An Indiana high school teacher was forced to resign amid growing pressure from school officials after he refused to address transgender students by their preferred names and pronouns. The ensuing controversy has shown that heated debates over free speech, religious freedom, and transgender rights aren’t going away any time soon.
28-year-old orchestra teacher John Kluge first made headlines back in May when he publicly opposed a new school district policy mandating that teachers call trans students by their preferred names, instead of their given names. Kluge insisted that the policy violated his religious beliefs and argued he shouldn’t be forced to use speech he doesn’t agree with.
“I’m being compelled to encourage students in what I believe is something that’s a dangerous lifestyle,” Kluge told reporters. “I’m fine to teach students with other beliefs, but the fact that teachers are being compelled to speak a certain way is the scary thing.”
Transgender Rights in Flux
Transgender people, who make up roughly 0.3 percent of the American population, claim gender identities different than those associated with their assigned sex at birth. The world has become increasingly accepting of transgender identities, and trans rights have expanded markedly in recent years.
However, that doesn’t mean there hasn’t been controversy along the way. From high-profile disputes regarding transgender bathroom policy, to the ongoing debate over gender pronouns, society still fails to see eye-to-eye on some important issues.
LGBTQ advocates insist that using a person’s preferred name rather than the one they are given at birth is about respect, and not a political or religious statement. “This is not a request for advocacy,” explains Sam Brinton of the Trevor Project, a non-profit working to prevent suicide among LGBTQ youth.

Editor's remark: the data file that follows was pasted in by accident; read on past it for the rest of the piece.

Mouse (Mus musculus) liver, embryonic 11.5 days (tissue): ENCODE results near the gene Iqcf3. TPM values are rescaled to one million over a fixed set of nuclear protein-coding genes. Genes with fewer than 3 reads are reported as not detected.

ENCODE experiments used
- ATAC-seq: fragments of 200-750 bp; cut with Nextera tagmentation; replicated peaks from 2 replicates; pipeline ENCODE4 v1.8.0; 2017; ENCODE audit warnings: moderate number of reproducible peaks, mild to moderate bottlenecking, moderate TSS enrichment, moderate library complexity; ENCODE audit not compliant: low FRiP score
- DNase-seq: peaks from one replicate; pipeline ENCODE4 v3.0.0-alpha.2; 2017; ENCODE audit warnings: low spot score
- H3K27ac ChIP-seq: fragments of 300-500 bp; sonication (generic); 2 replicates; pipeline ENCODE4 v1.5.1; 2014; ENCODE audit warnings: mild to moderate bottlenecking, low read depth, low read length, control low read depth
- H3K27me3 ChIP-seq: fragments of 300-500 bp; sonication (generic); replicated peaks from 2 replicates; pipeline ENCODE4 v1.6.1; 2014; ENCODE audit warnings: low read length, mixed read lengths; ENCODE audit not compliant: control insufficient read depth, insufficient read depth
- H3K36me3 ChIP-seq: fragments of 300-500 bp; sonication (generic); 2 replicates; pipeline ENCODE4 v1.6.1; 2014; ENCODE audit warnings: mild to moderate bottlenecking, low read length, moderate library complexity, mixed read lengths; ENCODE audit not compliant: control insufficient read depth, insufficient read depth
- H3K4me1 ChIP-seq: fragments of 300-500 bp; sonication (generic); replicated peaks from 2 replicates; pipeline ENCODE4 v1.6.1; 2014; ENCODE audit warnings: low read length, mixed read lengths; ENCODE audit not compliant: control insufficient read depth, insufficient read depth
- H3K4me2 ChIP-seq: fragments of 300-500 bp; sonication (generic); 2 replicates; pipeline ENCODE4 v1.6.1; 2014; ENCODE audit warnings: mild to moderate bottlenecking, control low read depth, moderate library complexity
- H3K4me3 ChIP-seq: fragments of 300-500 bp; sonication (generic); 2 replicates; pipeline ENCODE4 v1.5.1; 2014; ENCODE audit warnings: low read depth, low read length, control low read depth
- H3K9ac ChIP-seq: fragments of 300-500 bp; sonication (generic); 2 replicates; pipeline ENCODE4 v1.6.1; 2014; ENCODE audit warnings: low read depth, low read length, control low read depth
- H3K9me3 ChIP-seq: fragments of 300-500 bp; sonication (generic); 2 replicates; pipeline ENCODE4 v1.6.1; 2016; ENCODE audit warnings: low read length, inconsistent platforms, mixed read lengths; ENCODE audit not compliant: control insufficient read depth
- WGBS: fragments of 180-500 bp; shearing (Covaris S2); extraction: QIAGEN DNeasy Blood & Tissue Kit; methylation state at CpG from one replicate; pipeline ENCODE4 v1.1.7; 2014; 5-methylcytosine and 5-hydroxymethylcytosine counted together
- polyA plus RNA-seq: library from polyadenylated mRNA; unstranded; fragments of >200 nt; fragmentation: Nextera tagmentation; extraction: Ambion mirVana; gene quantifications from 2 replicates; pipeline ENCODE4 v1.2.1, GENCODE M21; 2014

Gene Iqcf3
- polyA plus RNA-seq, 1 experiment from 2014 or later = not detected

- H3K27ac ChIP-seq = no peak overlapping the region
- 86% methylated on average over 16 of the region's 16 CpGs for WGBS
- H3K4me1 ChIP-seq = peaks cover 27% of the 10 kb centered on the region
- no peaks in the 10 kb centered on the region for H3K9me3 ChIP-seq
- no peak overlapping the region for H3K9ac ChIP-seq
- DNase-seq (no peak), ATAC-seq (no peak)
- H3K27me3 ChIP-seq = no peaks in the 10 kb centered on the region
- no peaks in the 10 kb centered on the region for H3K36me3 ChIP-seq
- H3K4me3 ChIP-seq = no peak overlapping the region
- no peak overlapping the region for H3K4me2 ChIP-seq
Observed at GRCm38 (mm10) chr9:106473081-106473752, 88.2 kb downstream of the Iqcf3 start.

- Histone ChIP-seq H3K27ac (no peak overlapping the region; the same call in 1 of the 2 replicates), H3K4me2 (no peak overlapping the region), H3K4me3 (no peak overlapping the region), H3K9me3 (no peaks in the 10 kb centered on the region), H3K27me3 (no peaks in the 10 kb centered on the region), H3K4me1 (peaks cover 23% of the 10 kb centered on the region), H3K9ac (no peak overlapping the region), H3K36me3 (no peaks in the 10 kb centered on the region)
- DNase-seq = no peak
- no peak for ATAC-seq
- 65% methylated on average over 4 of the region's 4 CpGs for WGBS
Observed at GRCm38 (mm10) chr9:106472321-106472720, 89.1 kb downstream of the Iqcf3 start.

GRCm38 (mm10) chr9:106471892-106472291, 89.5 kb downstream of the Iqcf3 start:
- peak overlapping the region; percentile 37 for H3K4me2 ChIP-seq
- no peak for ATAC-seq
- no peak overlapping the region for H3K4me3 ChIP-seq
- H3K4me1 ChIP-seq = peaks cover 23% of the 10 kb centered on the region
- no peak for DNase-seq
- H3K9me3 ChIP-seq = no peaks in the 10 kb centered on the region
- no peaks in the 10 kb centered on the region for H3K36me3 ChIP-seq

But the conservative Indiana Family Institute is urging residents to write to school board officials in support of Kluge. “Brownsburg School Corporation is sending a message to their best teachers that they must violate their conscience and encourage students down a dangerous path or accept termination. What a terrible way to treat teachers!” they wrote in a statement.
Role of Government
This story raises crucial questions not only about what kinds of policies we should enact, but also how they should be enforced. For example, should the government play a role in ensuring the rules are being followed? Should citizens be mandated to use whatever pronouns transgender people identify with?
That’s precisely the debate currently underway in Canada, where issues of transgender rights and free speech have come to the fore after the passage of Bill C-16, a law meant to curb discrimination and hate speech. Although many people supported the legislation, others warned it could have unintended consequences.
Those concerns were realized in a now-infamous incident at Wilfrid Laurier University in Ontario. A graduate teaching assistant was accused of violating trans students’ rights after she showed a video to her class that included a debate over the proper use of transgender pronouns. School officials compared her actions to “neutrally playing a speech by Hitler” and insisted that holding a classroom discussion about transgender pronouns was a potential violation of human rights.
The school was later forced to apologize and admit that it overstepped its bounds. However, the incident has been held up as proof that enforcing the use of transgender pronouns by law creates a slippery slope.
Finding a Balance
While it would certainly be nice if everyone could be compassionate and use whatever name/pronoun others wish to be called, that seems unrealistic. There will always be those who question the status quo and refuse to abide by rules they don’t agree with.
The question then becomes: how do we handle the naysayers? Say we pass laws mandating everyone respect these new norms – what if people refuse? Do we write tickets? Throw them in jail? You don’t need a wild imagination to predict how that could quickly get ugly.
Is there a better solution?